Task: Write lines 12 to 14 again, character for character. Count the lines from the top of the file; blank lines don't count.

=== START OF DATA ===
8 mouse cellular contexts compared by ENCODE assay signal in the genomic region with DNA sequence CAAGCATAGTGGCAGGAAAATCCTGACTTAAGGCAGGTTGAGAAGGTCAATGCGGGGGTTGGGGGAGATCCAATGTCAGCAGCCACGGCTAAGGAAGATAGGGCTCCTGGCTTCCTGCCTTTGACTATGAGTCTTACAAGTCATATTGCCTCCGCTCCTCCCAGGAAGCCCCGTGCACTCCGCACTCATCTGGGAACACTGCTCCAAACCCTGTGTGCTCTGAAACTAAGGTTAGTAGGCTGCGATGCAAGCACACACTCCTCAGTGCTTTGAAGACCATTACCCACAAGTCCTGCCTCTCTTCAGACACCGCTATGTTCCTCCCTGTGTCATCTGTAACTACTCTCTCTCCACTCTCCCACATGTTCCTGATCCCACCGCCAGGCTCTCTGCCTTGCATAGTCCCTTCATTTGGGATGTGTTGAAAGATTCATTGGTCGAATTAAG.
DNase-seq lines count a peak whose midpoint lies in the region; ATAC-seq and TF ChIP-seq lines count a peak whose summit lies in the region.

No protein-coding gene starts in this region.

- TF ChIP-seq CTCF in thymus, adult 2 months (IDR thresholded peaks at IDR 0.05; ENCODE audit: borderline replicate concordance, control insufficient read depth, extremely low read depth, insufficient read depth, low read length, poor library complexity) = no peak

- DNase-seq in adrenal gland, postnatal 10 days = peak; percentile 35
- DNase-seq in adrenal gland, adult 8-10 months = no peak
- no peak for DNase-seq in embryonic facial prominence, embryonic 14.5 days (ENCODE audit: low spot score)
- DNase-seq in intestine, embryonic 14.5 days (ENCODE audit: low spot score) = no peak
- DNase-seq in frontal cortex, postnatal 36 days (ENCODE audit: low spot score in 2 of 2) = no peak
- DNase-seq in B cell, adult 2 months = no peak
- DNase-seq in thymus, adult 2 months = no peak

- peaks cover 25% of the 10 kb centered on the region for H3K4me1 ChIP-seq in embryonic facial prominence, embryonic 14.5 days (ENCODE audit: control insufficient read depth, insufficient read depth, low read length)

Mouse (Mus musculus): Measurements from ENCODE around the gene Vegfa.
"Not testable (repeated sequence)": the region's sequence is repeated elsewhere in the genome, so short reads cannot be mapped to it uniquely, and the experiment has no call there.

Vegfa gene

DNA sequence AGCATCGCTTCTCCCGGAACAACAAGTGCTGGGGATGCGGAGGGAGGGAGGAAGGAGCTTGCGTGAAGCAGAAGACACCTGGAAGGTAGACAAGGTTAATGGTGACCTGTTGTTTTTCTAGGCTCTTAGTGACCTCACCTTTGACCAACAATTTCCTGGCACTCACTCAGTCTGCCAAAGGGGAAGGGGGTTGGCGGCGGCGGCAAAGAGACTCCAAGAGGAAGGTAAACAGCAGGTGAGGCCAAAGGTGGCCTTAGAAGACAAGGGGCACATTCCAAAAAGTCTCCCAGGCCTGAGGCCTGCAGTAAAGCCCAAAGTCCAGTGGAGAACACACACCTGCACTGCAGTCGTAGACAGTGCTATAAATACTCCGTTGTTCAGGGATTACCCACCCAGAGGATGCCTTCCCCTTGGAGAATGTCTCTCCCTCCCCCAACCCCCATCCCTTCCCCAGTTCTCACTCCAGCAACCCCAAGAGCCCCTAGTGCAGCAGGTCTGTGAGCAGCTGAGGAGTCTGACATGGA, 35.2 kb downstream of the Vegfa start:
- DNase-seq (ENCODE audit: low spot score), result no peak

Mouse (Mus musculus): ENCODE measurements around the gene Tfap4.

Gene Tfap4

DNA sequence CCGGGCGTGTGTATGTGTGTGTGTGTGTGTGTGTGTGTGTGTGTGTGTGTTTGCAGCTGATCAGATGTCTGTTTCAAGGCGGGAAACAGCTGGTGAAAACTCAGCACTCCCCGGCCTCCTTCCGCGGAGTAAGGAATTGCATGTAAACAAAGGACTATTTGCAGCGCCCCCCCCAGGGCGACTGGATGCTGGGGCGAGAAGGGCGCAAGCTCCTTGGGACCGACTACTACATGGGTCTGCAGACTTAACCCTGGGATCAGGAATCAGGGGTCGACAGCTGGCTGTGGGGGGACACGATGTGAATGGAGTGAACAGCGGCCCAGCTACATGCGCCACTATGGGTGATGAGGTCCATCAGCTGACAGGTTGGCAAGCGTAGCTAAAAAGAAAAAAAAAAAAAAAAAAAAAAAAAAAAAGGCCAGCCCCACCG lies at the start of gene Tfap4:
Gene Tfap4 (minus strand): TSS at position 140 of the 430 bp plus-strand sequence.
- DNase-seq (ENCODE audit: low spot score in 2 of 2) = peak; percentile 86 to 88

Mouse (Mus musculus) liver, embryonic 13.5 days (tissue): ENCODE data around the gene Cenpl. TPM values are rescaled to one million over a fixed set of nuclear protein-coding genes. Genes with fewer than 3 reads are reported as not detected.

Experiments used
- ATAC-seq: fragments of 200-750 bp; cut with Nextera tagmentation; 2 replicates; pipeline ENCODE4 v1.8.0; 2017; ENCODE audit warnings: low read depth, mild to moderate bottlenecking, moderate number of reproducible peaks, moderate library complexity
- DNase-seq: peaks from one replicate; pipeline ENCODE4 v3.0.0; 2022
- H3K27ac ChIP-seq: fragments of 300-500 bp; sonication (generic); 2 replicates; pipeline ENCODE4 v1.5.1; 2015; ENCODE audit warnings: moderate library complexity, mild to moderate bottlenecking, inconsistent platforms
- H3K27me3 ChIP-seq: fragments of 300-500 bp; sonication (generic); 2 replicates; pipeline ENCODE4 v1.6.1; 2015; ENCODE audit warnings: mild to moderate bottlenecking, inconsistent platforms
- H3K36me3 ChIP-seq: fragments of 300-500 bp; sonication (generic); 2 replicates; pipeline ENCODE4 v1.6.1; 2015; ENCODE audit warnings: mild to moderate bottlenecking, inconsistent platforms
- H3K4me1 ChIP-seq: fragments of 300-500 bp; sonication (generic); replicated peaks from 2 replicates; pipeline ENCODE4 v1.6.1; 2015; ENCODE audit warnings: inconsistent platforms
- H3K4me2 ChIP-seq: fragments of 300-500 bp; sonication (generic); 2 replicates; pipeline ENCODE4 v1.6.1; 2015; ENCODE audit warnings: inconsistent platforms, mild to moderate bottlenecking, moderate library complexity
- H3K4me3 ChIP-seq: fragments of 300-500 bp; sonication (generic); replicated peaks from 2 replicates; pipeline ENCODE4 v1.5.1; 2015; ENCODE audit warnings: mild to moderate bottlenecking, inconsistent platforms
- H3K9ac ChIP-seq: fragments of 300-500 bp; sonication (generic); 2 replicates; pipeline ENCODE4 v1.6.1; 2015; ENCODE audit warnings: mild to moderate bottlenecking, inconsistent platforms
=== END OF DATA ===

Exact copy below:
- peaks cover 25% of the 10 kb centered on the region for H3K4me1 ChIP-seq in embryonic facial prominence, embryonic 14.5 days (ENCODE audit: control insufficient read depth, insufficient read depth, low read length)

Mouse (Mus musculus): Measurements from ENCODE around the gene Vegfa.
"Not testable (repeated sequence)": the region's sequence is repeated elsewhere in the genome, so short reads cannot be mapped to it uniquely, and the experiment has no call there.